Pentagon’s QDR Proclaims Military Ready To Do It All
The Pentagon's strategic plan assures Congress the U.S. military still will defeat anyone, anytime, anywhere – just for far less money. By Kevin Baron
The Pentagon released its highly-anticipated, four-year strategy review on Tuesday and with it a vision that the United States military can downsize, reconfigure and seek bold new innovations all while remaining ready to do everything from nuclear war to counterterrorism operations in defense of America’s borders.
“With the president’s budget, our military will be able to defeat or deny any aggressor,” Pentagon officials write in the 88-page Congressionally-mandated Quadrennial Defense Review, outlining President Barack Obama’s top-level priorities.
The QDR is a four-year review, but Defense Secretary Chuck Hagel presents it as a 10-year plan with three priorities: defend the homeland; building security globally, to aggression; and “remain prepared to win decisively against any adversary.”
Many of the recommendations within the QDR are already underway, such as keeping fewer ships and troops at the ready, winding down Afghanistan, keeping a close watch on the Middle East and increasing military-to-military relations across Asia.
It still proclaims the Defense Department’s intention to “rebalance,” but instead of rebalancing to the Asia-Pacific with a pivot, the Pentagon says it is rebalancing the military to be able to fight a “broad spectrum” of conflicts simultaneously. The U.S. will use the entire government to fight terrorism, the QDR says, but the military will ramp up its efforts to train foreign militaries to fight for themselves while retaining an ability to get directly involved with special operations forces, if desired. The QDR calls on regional combatant commanders to revise their contingency planning accordingly.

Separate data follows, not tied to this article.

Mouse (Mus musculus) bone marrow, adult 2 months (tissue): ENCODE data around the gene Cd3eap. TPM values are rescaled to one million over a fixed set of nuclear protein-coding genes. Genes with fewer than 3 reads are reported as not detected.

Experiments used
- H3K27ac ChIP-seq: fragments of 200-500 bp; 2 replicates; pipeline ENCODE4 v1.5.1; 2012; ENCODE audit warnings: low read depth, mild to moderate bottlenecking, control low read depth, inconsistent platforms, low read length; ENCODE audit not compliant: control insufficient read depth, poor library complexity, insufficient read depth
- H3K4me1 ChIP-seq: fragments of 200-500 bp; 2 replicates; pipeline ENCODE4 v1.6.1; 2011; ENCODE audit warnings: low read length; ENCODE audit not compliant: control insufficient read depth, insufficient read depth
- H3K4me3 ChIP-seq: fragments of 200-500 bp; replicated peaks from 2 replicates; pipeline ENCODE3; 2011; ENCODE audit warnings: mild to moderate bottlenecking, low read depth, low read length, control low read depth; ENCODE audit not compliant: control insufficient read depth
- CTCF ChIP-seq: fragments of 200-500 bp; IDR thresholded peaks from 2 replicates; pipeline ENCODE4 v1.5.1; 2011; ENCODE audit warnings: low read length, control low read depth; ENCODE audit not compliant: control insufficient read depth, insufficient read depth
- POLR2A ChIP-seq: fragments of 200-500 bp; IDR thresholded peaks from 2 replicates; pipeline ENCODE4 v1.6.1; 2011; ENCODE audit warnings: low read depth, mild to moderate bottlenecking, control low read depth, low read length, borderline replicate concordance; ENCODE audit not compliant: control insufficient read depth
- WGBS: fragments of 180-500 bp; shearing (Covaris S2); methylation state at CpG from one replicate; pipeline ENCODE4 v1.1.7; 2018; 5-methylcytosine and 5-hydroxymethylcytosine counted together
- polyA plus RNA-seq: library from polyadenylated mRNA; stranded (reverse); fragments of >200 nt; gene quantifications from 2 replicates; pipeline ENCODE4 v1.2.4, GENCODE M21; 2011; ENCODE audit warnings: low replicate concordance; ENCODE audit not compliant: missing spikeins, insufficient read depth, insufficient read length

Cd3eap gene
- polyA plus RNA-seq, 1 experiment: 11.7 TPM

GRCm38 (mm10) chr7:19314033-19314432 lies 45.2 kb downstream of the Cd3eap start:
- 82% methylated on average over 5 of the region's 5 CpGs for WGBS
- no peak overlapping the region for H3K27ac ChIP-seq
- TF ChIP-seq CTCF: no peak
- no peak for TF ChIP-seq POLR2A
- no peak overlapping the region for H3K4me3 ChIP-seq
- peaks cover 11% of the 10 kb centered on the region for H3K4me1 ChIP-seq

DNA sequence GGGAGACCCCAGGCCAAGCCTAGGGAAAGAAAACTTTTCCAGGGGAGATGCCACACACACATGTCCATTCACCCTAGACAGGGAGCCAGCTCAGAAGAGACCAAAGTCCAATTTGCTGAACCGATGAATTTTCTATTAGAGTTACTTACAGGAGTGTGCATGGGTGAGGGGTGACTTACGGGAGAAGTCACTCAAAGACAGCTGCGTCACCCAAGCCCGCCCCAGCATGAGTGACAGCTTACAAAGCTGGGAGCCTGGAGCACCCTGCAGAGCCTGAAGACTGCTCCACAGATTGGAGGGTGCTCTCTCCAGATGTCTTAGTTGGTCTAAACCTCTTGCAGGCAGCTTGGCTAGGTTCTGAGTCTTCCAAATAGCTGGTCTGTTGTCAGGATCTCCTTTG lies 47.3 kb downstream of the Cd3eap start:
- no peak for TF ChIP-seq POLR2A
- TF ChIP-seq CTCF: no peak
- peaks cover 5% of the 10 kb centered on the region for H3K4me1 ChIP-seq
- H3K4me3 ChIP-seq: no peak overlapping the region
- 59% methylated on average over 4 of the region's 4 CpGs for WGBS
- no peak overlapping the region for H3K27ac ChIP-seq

“Reflecting the requirements of this updated defense strategy, the U.S. Armed Forces will be capable of simultaneously defending the homeland; conducting sustained, distributed counterterrorist operations; and in multiple regions, deterring aggression and assuring allies through forward presence and engagement. If deterrence fails at any given time, U.S. forces will be capable of defeating a regional adversary in a large-scale multi-phased campaign, and denying the objectives of – or imposing unacceptable costs on – a second aggressor in another region.”
The QDR is perhaps the most awaited piece of Pentagon guidance the department issues – one in which the entire defense community from the arms industry to think tank strategists and Capitol Hill staffers will point to as justification for national security spending and strategy battles to come.
Hagel presents the QDR as a result of “tough choices,” including reducing the number of troops so that the military can keep higher technological capabilities and “preserve the health of the All- Volunteer Force.”
Read the entire QDR here.